Richard Whalley Anthony Curtis, CBE (born 8 November 1956) is a BAFTA, Primetime Emmy winning and Oscar nominated English screenwriter, music producer, actor and film director, known primarily for romantic comedy films such as Four Weddings and a Funeral, Bridget Jones's Diary, Notting Hill, The Boat That Rocked and Love Actually, as well as the hit sitcoms Blackadder, Mr. Bean and The Vicar of Dibley. He is also the founder of the British charity Comic Relief.
Curtis was born in Wellington, New Zealand, the son of Glyness S. and Anthony J. Curtis, who was an executive at Unilever. Curtis and his family lived in several different countries during his childhood, including Sweden and the Philippines. Part of the family still lives in Sydney, Australia. Curtis has lived in England since he was 11. He began school at Papplewick School, Ascot (as did his younger brother; Jamie), before he won a scholarship to Harrow, where he was head of school. He achieved a first-class degree in English Language and Literature at Christ Church, Oxford, and it was at Oxford that he met, and began working with, Rowan Atkinson.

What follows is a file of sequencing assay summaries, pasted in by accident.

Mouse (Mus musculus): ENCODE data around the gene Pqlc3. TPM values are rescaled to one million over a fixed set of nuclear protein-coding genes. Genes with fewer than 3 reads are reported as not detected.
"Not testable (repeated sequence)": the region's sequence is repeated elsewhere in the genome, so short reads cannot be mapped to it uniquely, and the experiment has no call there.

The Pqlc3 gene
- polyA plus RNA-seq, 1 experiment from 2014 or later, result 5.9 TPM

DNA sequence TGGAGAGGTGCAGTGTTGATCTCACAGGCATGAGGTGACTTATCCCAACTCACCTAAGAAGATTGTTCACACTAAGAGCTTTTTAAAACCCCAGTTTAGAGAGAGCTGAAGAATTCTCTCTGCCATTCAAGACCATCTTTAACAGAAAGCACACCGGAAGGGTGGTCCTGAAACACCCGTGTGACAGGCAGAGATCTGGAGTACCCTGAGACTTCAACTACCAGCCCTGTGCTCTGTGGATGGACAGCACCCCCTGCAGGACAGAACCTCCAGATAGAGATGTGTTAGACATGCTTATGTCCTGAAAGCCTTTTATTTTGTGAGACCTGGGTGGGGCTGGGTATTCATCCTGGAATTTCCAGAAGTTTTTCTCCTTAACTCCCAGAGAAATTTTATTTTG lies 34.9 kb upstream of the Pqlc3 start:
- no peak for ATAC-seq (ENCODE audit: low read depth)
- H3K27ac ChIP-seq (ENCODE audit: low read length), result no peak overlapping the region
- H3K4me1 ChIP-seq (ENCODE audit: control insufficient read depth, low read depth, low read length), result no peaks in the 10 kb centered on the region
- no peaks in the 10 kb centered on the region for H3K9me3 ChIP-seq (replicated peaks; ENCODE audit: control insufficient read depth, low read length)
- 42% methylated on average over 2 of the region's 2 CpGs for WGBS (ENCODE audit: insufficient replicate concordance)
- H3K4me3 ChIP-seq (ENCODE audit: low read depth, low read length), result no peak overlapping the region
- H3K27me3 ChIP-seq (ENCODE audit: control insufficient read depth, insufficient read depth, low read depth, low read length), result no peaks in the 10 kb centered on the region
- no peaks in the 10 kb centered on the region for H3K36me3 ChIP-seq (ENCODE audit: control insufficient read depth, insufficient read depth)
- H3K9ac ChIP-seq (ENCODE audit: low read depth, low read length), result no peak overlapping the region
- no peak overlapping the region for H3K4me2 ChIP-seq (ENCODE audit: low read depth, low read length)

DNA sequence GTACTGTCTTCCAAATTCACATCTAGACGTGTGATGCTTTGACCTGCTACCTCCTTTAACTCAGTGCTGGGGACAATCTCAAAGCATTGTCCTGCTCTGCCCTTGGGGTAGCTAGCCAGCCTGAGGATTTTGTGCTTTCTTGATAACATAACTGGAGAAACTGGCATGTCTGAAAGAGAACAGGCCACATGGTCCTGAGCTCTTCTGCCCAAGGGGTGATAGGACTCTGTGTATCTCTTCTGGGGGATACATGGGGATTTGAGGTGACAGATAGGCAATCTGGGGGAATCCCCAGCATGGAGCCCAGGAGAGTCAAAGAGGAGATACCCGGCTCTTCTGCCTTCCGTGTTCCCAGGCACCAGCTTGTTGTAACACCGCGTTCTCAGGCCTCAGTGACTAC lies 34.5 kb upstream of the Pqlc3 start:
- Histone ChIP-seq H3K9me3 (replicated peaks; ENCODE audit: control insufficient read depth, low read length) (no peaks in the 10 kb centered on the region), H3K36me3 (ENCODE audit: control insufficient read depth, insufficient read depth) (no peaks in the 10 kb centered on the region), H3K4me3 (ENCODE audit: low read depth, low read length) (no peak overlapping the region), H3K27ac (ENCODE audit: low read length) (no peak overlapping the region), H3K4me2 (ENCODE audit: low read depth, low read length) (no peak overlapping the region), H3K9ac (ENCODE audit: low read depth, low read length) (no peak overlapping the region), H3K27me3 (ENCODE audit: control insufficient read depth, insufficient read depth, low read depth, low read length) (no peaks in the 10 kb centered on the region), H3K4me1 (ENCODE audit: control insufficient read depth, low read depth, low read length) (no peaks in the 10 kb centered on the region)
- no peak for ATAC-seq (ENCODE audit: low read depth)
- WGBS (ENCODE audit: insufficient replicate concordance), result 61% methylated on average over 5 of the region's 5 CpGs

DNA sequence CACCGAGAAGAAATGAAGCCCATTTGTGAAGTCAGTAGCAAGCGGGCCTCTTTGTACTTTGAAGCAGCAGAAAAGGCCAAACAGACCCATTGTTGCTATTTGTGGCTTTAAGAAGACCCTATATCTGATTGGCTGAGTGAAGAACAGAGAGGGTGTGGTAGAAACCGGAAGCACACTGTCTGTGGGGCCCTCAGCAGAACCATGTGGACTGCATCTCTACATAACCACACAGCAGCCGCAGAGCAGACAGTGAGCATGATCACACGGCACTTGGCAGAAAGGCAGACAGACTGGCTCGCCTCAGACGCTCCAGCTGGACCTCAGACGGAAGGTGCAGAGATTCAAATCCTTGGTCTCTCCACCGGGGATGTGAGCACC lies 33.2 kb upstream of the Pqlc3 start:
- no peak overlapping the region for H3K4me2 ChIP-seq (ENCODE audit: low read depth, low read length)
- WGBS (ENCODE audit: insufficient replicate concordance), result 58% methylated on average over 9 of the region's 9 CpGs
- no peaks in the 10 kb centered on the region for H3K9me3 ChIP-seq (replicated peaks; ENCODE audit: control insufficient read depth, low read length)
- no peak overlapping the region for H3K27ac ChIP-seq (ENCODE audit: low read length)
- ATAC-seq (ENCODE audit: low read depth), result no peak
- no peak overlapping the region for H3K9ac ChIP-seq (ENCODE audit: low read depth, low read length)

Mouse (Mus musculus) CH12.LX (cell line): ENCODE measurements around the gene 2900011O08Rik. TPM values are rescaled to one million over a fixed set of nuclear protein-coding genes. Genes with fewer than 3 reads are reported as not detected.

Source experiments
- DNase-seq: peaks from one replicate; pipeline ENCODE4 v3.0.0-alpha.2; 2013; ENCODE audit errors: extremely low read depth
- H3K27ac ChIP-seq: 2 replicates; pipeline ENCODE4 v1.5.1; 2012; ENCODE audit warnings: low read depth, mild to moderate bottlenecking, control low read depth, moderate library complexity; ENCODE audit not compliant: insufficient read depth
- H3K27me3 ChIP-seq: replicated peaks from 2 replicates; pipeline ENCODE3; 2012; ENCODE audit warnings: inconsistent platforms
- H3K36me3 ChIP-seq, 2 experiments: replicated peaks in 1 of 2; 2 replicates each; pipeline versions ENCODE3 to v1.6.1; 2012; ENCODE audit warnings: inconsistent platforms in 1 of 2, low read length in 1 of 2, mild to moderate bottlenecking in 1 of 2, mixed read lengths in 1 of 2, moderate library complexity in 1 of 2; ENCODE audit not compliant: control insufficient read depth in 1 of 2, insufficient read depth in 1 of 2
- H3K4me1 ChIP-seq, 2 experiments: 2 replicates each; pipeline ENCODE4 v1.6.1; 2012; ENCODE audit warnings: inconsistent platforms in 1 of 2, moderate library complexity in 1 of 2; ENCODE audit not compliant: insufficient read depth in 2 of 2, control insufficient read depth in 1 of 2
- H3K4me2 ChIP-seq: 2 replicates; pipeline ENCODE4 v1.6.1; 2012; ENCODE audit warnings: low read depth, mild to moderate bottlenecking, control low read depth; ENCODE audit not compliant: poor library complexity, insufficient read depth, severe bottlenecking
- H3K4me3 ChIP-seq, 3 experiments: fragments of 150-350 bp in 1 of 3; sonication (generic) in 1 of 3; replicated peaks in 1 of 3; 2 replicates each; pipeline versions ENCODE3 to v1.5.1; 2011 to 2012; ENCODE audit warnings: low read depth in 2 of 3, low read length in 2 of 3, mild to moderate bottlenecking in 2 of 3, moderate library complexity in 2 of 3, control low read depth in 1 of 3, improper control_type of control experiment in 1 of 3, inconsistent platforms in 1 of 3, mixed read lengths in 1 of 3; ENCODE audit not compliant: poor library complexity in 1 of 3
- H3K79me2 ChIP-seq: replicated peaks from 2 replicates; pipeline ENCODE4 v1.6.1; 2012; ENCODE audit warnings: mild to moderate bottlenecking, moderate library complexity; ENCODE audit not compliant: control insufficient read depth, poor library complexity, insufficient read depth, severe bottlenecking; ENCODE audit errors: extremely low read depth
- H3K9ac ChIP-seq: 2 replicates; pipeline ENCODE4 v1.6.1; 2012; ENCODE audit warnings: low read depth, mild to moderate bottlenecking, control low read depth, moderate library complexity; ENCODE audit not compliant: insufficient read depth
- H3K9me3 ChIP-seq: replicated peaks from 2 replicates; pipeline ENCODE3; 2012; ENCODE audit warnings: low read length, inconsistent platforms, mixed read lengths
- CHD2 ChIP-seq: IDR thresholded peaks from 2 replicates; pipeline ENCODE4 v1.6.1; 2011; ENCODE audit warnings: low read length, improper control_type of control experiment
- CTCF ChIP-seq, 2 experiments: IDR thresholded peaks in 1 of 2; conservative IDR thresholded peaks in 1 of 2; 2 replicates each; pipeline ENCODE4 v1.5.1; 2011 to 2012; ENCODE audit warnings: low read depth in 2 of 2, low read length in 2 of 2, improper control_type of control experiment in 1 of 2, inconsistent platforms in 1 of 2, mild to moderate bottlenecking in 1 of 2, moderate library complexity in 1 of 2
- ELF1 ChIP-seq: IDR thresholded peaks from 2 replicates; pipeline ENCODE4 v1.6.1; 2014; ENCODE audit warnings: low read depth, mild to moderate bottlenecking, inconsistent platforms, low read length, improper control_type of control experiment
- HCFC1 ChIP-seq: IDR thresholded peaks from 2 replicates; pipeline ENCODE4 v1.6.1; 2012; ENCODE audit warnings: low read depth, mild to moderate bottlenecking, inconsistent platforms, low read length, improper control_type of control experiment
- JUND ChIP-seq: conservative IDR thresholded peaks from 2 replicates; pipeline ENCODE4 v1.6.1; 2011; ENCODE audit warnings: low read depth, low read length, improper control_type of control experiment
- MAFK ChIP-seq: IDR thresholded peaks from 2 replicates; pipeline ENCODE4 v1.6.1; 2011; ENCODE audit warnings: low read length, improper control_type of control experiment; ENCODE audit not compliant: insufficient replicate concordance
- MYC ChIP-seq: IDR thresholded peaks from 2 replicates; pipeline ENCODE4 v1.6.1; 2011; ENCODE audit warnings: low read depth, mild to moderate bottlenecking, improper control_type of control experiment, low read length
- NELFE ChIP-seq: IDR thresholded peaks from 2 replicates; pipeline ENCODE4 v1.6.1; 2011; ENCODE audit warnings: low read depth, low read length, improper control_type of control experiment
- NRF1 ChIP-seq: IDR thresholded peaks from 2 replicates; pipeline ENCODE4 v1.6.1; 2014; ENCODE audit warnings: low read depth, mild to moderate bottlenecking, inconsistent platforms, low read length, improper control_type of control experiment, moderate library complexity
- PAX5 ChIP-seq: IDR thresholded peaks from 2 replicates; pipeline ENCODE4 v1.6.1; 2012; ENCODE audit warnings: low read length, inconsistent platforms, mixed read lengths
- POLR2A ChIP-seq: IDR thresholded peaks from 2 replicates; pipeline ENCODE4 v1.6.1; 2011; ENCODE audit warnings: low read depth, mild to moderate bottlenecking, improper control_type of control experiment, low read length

Curtis was the co-writer with Philip Pope of the Hee Bee Gee Bees' single "Meaningless Songs (In Very High Voices)" released in 1980 to parody the style of a series of Bee Gees disco hits. He then began to write comedy for film and TV. He was a regular writer on the TV series Not the Nine O'Clock News, where he wrote many of the show's songs with Howard Goodall and many sketches, often with Rowan Atkinson. First with Atkinson, and later with Ben Elton, Curtis then wrote the Blackadder series from 1983 to 1989, each season focusing upon a different era in British history. Atkinson played the lead throughout, but Curtis remains the only person to have been a writer for every episode of Blackadder. The pair continued their collaboration with the comedy series Mr. Bean. which ran from 1990-1995.